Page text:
Reached by a private approach canal bobbing with hyacinth and water lilies, the elegant, many-colonnaded mansion, with its red, aged-tile roof, wrap-around veranda lined with burnished wood windows, and expansive lawns shrouded in palm fronds, lends itself ever-so-beautifully to that solitude you have desperately sought since the merry wedding! Replete with painstakingly restored balustrades and staircases, tiled floors and wooden ceilings, rattan furniture and quality furnishings, the elegant simplicity that Chittoor Kottaram exudes is a quiet reflection of ostentation-shunning royalty of yore.
Yet, luxury is all around you, teasing your very senses at every bare-foot step, every intimate turn. In the gentle boat ride that glides you to the personal jetty. In the sweet-smelling welcome of a jasmine garland; in the palm-frond umbrella held aloft. In the personal retinue of three, four if you count the boatman. In their gentle deference to role-playing guests – they address, serve, and treat you as they would their former Thampuran (king) and Thampuratti (queen).
In the traditional meal, sadya, served on a banana leaf; in the silverware. In the hibiscus-dressed coffee service during the sunset cruise. In the divine blessings the temple priests invoke in person using age-old musical instruments. In the narcissistic swagger the floor-standing vintage mirror reflects as you walk past, even.
Yes, you’re in a palace, but search for gold taps and embroidered pillows, and you will search in vain. In keeping with the minimalistic lifestyles of the kings of Chittoor Kottaram, their furnishings tread a fine line between comfort and refinement.
Natural and traditional styles are the norm here, and while the bathrooms are modern, the towels are simple, pure linen. Lunch in the dining room is served on traditional banana leaves. But Dinner is a more indulgent affair, when you dine off pure silverware, just as the kings of yore did.
What more can one say? Other than – your kingdom awaits!
There are several properties across Southern India, from Kerala to Karnataka, Tamil Nadu and the Lakshadweep.
Kailash 1 is part of a cluster of three cottages by the same name, and sits prettily in the middle, overlooking the magnificence of snowy Pir Panjals in India beyond a deep valley. Located far from the madding crowd at Upper Bakrota, Dalhousie’s most alpine hill, this colonial-era cottage is your answer to a home-away-from-home. It comes equipped with two bedrooms & en-suite bathrooms, separate drawing and dining rooms, a fully functional kitchen, a veranda as well as a lawn running along two-sides.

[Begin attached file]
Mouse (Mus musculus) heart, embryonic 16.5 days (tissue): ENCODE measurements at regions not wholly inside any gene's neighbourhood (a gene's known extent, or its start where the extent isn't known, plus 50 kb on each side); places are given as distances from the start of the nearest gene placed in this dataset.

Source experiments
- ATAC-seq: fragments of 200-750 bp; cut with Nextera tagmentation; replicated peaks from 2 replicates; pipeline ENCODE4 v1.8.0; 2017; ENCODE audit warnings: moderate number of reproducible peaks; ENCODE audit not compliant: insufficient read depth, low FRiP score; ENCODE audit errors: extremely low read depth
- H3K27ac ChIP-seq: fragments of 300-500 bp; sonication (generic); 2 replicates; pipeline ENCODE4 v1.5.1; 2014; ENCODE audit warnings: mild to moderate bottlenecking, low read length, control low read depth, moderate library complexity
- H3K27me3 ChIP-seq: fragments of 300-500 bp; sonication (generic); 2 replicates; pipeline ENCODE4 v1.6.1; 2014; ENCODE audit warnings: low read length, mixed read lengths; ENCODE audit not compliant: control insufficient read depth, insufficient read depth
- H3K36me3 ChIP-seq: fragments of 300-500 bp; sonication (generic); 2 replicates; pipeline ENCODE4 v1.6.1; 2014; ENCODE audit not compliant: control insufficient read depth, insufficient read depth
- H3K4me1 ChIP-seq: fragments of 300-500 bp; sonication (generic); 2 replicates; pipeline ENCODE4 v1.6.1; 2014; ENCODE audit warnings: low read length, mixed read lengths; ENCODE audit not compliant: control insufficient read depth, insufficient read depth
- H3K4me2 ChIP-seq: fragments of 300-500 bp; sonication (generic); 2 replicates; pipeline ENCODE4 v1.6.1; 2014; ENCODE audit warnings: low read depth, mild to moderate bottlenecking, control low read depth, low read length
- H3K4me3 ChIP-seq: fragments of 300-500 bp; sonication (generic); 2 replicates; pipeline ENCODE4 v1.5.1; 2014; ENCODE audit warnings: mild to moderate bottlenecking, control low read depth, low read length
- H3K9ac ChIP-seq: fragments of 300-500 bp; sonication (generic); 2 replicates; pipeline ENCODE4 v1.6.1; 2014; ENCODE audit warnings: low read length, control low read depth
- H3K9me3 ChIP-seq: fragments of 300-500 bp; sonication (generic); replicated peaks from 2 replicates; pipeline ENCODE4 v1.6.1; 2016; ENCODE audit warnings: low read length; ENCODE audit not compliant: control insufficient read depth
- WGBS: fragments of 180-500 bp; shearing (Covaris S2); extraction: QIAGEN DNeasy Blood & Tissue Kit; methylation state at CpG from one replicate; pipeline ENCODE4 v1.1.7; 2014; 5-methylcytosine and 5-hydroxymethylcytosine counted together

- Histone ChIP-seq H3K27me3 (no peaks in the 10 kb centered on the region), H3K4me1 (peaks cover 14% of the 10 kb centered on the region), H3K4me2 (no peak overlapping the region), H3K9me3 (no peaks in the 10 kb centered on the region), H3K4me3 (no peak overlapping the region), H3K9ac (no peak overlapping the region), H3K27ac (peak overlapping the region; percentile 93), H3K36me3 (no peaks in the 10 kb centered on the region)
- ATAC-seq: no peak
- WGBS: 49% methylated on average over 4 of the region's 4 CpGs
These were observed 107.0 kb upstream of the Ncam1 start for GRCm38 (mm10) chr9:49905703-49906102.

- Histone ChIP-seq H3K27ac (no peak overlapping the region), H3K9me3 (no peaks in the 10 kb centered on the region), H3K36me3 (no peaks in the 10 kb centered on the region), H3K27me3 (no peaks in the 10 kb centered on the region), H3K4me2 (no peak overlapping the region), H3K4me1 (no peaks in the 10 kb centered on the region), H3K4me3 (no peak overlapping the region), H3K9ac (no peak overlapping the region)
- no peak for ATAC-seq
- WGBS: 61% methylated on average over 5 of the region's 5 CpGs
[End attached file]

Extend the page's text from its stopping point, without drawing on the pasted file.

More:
Bright chintzy furnishings, colourful carpets, gleaming white windowpanes, their sheers all a-flutter, and a slide-show of nature’s many moods. What more could one ask from a vacation home in the majestic Himalayas? Kailash 1 does not offer meals as part of its package, but will gladly conjure up a cook for you at a nominal charge. If lazing and self-help is all you have in mind, do stock up on daily needs and groceries, as the closest take-away is a few kilometres away. Though a caretaker is nearly always close at hand to trouble shoot should the need arise.
If some form of activity is an imperative, the cottage setting is perfect for a ramble now and then, particularly the popular Bakrota Loop, a 4km even-path hugging the entire hill-side. Then, there is Dainkund which includes a short drive uphill followed by an easy walk to a temple atop the hill; Kalatope Sanctuary Rest House, a drive or walk (mostly even) through litter-free deep woods will get you here.
The privately-held Darang Tea Estate, roughly midway between Palampur and Dharamsala, is synonymous with warmth, hospitality and heavenly home-grown, home-cooked organic food. For pretty much every ingredient that goes into your meals comes freshly produced from their farm: fruits, vegetables, juices, dairy products, you name it.
The gracious hosts, Neeru and Naveen, leave no stone unturned to ensure your stay is completely comfortable.
They are assisted in no small measure by their three friendly canines: Layla, Simba & Brandy. And that lovely machaan that Naveen has built for his grandchildren is bound to be a big draw for other kids, too.
All meals are served in the family dining room in the main house, though guests are welcome to enjoy a cuppa in the veranda, or snacks around a cosy fireside. Neeru’s finger-licking cakes, sandwiches, jams, pickles, preserves and cereals are the kind legends are made of.